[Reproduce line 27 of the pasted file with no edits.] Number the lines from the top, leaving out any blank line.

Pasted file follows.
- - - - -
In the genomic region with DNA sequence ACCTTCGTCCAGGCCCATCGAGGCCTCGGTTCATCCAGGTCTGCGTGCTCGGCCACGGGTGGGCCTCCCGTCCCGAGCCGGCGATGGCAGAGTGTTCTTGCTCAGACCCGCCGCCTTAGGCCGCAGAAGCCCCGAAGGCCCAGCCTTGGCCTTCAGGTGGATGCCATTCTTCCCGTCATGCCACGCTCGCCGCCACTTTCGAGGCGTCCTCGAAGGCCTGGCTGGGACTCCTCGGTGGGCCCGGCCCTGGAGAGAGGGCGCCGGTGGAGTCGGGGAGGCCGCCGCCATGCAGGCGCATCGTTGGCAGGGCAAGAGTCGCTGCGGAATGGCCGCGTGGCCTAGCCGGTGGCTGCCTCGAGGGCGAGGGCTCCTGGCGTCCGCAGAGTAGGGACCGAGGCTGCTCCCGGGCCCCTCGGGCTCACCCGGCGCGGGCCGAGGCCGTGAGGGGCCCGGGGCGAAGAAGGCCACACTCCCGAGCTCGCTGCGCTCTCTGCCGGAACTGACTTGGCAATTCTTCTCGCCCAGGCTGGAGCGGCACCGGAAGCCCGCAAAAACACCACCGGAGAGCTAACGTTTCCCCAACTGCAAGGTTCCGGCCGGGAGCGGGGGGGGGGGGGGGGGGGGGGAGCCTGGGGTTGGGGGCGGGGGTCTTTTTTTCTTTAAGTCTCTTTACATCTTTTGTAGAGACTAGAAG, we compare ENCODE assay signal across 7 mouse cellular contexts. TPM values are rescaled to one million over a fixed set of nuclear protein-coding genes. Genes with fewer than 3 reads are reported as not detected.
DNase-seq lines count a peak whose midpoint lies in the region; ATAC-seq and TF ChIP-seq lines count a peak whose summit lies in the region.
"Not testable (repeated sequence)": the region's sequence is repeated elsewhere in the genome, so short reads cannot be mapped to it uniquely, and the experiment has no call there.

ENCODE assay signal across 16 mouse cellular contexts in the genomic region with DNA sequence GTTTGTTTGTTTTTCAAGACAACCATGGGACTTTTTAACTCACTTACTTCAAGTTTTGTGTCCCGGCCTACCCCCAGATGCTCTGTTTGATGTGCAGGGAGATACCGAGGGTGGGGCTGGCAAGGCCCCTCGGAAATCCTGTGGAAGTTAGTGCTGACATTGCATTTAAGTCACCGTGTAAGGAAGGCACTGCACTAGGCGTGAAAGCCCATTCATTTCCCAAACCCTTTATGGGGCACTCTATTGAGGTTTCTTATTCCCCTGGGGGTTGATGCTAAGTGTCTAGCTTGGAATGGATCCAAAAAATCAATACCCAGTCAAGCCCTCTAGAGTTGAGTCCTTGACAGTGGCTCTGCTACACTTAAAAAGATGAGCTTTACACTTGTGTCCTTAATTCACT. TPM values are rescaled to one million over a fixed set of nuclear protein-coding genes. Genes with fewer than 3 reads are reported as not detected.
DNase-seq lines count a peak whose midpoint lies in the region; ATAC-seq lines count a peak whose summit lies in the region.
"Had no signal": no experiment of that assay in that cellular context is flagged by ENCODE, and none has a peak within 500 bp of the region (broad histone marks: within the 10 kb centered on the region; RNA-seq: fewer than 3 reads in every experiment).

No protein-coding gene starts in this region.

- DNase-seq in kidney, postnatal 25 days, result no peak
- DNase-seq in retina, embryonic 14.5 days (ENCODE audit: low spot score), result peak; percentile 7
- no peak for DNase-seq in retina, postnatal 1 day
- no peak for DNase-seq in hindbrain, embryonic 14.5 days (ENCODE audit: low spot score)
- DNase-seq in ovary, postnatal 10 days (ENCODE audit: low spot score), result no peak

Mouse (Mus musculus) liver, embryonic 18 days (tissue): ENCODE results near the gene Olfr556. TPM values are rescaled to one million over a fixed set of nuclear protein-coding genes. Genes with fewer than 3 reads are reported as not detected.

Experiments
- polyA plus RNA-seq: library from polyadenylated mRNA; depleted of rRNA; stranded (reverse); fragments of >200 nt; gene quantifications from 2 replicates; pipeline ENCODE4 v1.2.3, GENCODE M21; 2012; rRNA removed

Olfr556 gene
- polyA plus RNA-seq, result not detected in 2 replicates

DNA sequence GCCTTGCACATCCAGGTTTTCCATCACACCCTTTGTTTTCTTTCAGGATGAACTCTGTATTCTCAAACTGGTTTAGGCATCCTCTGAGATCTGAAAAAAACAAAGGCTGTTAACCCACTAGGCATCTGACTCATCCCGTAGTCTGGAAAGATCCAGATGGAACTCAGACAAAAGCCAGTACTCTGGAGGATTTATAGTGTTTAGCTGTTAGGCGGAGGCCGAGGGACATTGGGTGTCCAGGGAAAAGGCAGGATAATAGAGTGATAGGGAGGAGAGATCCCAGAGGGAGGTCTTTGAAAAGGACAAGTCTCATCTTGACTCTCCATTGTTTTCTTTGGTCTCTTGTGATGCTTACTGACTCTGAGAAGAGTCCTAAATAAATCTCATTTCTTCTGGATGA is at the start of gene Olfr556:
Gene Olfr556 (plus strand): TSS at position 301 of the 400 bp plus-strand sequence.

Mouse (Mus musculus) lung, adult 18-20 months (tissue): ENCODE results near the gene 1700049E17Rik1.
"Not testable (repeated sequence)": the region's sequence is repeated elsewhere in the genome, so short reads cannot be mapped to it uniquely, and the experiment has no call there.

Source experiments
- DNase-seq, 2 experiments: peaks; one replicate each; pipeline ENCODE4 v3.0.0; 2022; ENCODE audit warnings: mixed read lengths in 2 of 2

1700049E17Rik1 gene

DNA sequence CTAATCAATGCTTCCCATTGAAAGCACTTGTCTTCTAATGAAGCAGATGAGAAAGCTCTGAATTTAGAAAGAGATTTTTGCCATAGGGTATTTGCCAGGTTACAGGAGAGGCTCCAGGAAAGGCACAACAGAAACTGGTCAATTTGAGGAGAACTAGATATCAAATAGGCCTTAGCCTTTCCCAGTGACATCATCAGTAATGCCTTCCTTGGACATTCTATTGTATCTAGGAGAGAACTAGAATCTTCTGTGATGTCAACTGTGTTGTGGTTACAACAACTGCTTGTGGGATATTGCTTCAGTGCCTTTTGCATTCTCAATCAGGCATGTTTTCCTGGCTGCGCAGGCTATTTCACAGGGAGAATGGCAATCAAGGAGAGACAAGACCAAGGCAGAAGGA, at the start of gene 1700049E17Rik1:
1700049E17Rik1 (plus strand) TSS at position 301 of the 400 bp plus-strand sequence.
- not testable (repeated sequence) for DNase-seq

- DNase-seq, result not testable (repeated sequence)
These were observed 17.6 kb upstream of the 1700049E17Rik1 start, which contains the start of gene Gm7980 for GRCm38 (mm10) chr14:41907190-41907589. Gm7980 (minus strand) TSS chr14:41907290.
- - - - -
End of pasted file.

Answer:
- not testable (repeated sequence) for DNase-seq